Archbishop Peter A Comensoli
Homily: 13th Sunday in Ordinary Time (Year A)
Every person has a family history. In some way or another, we each will find our origins located in a family situation. And in that history, whether our own present story or somewhere in the past, our family will have been marked by loss. For most of us, the loss comes as we live out our years, but for some of us it comes early and unlooked for.
I think here of those whose family story has involved being fostered out or adopted. And I think also of those families where having children of their own has only been able to come via the welcoming of someone else’s child. Whether these stories have been happy or sad in outcome, they all nonetheless involve loss.
The woman from Shumen, who cared for the Prophet Elisha, knew one side of this story, having been unable to conceive a child. Her life – and the life of her husband – was indeed marked by that deep pool of loss. Yet, we learn from the story in our first reading, that she had nonetheless found her life by welcoming and caring for the travelling holy man. What was lost could, nonetheless, in God’s grace and by God’s prompting, become a discovery. By her act of hospitality, the Shumenite woman had found a pool of life within.
St Paul speaks, in our second reading today, of the plunge into death each who is baptised has made. It is a plunge, nonetheless, into a pool of life, life in Christ. In the mystery of baptism, someone else’s pool of loss – Jesus’ – becomes a hospitable location for us to discover our lives. He dies, we rise. An exchange of pools that transforms us. His hospitality on the cross becomes our family home along the way to our heavenly home.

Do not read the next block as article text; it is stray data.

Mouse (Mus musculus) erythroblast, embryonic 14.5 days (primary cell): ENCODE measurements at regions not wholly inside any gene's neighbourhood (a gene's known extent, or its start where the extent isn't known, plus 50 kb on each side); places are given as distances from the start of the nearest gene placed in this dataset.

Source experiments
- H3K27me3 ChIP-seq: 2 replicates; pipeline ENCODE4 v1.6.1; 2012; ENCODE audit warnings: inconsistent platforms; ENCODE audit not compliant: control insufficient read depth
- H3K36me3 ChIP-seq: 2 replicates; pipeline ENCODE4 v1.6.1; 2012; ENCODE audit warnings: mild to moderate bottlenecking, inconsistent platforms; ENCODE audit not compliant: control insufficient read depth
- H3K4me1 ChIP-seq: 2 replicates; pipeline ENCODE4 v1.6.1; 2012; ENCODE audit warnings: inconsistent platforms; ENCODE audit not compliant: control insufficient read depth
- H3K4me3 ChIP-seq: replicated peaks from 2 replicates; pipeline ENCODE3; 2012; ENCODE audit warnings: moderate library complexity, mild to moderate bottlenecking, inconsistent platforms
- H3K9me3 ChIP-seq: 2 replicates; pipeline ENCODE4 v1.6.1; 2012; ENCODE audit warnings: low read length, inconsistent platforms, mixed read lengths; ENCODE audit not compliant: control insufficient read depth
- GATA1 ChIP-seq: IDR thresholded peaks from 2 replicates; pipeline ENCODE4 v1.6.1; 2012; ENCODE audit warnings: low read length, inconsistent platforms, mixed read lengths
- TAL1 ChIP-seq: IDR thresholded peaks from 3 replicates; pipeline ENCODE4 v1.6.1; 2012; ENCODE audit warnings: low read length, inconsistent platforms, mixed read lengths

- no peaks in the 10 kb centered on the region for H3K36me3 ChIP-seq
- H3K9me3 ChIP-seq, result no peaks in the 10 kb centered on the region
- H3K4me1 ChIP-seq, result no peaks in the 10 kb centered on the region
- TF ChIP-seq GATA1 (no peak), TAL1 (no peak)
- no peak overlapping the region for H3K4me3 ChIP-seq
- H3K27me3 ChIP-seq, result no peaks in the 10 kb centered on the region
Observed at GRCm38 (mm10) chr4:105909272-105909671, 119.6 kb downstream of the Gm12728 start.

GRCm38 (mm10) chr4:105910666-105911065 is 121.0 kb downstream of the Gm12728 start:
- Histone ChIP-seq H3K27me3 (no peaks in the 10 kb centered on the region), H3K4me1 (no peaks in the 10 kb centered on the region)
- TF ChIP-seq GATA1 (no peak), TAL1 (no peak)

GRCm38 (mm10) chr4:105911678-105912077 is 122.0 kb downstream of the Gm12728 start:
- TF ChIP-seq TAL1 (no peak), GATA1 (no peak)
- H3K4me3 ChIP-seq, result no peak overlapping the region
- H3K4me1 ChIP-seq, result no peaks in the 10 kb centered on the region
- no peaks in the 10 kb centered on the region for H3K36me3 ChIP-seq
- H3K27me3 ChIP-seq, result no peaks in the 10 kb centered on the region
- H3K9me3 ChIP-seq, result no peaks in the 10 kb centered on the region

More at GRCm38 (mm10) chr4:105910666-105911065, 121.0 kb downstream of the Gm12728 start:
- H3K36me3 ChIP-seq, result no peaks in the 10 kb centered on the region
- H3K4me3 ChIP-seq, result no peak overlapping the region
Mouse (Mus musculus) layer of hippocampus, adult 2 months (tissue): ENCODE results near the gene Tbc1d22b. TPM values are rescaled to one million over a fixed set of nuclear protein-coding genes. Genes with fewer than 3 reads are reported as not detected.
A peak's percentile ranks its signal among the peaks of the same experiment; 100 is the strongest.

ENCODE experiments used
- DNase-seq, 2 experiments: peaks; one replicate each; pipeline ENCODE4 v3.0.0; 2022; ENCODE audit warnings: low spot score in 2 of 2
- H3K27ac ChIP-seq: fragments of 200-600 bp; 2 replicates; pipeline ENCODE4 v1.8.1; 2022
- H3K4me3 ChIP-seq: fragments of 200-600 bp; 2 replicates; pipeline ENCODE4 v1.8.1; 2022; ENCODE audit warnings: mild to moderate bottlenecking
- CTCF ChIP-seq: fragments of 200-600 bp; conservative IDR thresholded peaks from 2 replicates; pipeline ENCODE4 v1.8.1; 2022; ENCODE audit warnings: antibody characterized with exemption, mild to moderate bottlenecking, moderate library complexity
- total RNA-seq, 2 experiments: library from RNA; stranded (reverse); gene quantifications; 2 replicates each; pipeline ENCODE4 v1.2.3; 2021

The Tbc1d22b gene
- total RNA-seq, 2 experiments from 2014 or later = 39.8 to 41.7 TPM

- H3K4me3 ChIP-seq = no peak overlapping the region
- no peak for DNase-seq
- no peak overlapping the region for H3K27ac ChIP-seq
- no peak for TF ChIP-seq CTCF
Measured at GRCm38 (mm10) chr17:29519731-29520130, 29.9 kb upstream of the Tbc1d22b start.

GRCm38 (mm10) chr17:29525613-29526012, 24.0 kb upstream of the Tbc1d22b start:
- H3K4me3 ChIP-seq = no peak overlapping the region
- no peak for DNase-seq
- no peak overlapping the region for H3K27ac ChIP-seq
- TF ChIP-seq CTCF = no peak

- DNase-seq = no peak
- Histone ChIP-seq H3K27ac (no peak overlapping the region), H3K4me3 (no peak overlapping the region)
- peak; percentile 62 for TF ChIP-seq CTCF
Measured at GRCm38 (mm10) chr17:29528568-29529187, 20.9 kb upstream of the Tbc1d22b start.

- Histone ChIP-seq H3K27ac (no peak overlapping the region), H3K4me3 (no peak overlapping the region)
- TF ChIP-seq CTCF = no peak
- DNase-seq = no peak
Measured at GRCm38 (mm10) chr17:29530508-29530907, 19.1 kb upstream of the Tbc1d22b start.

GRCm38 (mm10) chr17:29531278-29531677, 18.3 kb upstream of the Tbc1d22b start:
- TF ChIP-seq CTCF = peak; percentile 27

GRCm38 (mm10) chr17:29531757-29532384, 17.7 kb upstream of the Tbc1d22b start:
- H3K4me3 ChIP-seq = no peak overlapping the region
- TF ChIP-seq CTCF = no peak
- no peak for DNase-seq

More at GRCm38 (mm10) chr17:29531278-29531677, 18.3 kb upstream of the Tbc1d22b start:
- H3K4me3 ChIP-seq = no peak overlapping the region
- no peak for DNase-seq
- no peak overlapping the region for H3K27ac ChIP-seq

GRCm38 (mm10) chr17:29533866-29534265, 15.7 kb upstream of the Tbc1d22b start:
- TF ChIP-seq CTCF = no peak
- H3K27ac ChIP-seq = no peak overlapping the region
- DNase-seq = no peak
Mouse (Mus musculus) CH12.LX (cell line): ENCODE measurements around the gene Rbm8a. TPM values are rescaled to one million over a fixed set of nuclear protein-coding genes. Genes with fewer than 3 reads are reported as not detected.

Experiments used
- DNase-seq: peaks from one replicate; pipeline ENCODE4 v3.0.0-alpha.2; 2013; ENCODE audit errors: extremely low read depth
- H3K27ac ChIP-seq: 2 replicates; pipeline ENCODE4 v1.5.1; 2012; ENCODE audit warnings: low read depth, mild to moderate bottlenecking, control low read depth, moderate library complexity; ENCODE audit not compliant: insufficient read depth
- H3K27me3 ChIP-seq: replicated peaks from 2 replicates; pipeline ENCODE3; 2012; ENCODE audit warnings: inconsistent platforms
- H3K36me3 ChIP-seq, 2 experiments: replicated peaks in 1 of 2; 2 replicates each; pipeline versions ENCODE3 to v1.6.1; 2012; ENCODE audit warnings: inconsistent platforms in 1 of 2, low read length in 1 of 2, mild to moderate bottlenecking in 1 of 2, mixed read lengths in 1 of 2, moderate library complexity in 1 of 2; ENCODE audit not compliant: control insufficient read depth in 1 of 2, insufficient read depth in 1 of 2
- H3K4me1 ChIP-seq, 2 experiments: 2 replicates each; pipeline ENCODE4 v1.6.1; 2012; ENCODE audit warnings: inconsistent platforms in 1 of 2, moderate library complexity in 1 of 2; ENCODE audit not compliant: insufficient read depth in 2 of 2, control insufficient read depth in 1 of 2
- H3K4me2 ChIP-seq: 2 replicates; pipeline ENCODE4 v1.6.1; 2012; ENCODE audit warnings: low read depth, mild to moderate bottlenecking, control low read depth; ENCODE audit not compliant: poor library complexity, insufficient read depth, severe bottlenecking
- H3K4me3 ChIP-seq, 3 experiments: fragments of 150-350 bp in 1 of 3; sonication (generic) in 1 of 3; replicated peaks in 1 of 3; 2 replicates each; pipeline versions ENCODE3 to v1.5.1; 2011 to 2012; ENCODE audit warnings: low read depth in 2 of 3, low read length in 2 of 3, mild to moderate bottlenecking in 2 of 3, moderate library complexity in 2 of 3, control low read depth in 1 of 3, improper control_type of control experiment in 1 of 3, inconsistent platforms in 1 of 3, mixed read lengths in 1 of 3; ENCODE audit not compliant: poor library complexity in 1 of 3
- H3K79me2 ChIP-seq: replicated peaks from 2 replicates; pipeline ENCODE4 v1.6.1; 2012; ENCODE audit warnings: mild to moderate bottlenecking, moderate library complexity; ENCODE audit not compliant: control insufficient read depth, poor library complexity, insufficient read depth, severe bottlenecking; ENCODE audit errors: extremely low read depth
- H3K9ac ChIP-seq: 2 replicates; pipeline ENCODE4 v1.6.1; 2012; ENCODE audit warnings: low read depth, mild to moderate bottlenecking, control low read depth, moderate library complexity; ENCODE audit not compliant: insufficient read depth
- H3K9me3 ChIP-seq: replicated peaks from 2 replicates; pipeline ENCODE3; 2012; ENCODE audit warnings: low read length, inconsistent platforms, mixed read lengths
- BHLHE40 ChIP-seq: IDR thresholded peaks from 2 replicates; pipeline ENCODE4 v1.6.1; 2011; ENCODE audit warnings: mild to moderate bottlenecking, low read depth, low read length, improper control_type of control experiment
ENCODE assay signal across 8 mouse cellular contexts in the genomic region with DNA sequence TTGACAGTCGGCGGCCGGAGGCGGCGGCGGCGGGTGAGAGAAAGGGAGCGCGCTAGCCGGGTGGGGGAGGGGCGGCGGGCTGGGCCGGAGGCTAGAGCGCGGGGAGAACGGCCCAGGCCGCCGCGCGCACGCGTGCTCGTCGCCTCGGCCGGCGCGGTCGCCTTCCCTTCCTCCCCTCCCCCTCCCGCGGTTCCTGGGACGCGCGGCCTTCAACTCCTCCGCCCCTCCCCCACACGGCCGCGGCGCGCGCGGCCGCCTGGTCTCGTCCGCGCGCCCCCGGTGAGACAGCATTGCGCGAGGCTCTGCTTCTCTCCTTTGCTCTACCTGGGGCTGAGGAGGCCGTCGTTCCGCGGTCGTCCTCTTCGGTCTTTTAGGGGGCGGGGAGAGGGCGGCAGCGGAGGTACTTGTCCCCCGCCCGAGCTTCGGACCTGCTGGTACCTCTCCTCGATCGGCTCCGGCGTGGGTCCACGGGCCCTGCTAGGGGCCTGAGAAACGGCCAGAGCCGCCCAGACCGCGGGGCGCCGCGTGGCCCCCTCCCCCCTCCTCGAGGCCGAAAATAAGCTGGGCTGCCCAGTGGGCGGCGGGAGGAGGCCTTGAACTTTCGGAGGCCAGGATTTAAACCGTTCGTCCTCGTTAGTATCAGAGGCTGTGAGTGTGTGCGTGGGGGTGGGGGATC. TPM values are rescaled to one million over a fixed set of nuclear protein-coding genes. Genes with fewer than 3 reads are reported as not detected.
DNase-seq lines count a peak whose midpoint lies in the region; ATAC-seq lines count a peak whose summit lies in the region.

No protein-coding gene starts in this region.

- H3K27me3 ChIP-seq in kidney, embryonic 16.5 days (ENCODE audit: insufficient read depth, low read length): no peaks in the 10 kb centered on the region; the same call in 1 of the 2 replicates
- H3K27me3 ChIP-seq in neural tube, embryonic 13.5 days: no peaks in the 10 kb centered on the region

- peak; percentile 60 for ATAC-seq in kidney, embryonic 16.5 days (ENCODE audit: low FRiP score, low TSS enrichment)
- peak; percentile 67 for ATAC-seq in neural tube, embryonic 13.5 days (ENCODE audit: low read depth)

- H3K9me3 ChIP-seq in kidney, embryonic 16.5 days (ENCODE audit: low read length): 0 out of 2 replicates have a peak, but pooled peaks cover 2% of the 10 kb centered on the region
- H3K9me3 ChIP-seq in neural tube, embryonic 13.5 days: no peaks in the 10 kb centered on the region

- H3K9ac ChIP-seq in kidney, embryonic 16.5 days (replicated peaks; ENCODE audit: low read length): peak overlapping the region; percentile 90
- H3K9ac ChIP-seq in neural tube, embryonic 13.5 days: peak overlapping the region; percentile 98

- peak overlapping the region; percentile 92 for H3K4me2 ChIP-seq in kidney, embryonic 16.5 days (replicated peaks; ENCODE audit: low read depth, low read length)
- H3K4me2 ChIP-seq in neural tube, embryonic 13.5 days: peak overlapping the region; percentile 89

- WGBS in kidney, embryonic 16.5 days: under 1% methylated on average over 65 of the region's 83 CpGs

When Jesus instructed his apostles that to lose their life in his is to find their lives more deeply, we would do well to remember where loss and life have played out in our lives. The biblical way of doing this is in hospitality for the lives of others. Hospitality offered to a wandering holy person; hospitality given in a cup of water to the thirsty neighbour; hospitality received from plunging into the life of Jesus. Hospitality learnt from loss, that brings life.
There is no such thing as non-apostolic Christianity. By becoming Christians, we take on a share in Christ’s own life on the cross for the sake of offering the hospitality of the gospel. The challenge is great and the loss felt, but the gain is assured and the discovery life-giving.
Each of us has a story of loss in our family, whether it is our own or whether it came earlier. But all of us have been adopted by God into his life. We are his own sons and daughters; Jesus is our brother. We have known the hospitality that leads to life; might we not be hospitable in turn to those seeking a pool of life?